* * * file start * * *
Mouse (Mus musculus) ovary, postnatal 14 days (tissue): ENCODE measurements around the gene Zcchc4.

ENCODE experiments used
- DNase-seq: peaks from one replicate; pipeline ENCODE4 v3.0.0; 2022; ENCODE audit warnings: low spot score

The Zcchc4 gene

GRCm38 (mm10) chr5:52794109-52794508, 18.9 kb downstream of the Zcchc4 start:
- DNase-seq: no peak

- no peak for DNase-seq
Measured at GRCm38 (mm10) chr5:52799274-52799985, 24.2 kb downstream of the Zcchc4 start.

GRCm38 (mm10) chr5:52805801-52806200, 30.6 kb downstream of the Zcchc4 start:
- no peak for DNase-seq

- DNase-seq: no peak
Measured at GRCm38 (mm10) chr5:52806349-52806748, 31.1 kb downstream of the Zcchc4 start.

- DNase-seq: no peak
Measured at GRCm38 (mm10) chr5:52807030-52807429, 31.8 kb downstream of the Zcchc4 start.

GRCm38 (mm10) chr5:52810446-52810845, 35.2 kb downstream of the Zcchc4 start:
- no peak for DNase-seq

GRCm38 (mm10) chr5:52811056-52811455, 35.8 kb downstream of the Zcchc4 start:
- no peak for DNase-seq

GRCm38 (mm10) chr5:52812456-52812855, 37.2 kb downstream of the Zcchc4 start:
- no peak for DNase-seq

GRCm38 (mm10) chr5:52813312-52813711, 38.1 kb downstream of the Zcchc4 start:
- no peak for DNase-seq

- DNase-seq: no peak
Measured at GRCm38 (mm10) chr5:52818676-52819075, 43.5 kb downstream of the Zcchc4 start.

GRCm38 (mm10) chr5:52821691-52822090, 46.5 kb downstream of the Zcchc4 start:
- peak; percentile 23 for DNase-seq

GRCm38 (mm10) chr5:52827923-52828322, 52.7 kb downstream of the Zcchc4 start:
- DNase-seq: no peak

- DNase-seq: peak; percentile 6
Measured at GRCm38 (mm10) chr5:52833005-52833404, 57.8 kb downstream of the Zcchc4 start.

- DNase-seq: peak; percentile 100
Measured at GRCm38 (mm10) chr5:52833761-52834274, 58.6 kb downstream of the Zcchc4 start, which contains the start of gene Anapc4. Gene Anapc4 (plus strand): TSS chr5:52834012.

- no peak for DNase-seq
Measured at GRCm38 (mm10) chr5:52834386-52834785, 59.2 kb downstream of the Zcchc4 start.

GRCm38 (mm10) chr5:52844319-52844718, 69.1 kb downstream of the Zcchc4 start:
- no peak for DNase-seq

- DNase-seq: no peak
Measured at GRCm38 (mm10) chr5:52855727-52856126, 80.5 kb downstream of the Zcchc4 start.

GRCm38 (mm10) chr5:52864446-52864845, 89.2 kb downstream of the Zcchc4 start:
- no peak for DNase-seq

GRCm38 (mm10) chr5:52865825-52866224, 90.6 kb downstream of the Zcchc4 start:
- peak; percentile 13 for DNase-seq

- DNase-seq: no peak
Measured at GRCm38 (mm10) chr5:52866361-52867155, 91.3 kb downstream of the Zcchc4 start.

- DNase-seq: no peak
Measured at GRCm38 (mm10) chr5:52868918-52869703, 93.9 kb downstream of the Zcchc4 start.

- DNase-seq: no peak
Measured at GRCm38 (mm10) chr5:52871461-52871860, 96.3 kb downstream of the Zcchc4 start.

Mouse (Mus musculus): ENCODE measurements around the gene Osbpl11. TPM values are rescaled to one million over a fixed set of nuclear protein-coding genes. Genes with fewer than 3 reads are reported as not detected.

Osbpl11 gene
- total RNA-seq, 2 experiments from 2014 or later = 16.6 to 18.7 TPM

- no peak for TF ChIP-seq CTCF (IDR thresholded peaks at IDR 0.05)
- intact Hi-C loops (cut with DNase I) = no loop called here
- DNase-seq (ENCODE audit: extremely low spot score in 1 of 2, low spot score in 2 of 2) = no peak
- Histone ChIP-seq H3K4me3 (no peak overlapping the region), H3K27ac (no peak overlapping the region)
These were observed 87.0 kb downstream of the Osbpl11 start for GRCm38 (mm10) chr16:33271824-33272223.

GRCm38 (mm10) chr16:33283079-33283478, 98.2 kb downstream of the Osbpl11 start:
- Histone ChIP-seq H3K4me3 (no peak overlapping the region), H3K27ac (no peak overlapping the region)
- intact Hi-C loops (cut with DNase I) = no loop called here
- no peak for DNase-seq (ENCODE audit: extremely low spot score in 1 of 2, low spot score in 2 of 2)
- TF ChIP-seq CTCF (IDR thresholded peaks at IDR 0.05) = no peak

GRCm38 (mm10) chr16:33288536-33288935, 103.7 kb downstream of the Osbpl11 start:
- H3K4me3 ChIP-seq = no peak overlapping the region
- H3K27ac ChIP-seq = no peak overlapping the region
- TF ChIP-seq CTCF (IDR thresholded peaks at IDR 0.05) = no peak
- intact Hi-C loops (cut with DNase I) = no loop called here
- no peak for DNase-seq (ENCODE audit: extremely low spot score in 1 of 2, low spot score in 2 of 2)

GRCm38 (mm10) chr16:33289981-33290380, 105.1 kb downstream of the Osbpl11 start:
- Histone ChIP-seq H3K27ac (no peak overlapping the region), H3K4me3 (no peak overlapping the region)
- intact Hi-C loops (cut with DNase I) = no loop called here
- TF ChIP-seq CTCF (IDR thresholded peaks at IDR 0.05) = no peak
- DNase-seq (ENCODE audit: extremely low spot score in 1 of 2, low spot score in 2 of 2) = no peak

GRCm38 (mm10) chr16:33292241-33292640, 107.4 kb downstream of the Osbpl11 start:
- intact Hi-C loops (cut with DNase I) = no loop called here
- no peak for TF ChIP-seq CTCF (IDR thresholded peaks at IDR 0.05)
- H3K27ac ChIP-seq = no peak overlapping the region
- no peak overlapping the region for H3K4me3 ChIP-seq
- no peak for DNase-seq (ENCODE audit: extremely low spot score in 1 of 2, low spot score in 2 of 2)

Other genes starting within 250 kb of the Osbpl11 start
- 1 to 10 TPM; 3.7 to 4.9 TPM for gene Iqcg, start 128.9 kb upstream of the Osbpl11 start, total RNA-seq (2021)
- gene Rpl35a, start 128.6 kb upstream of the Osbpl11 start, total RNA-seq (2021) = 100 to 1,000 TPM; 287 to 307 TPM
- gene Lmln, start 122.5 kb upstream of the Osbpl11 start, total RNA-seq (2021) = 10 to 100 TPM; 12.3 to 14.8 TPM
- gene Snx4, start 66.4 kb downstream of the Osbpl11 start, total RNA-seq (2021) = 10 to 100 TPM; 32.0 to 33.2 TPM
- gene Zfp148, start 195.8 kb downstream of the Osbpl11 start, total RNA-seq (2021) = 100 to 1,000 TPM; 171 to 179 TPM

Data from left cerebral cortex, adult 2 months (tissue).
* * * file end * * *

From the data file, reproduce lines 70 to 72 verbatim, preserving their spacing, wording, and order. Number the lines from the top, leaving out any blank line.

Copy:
- intact Hi-C loops (cut with DNase I) = no loop called here
- TF ChIP-seq CTCF (IDR thresholded peaks at IDR 0.05) = no peak
- DNase-seq (ENCODE audit: extremely low spot score in 1 of 2, low spot score in 2 of 2) = no peak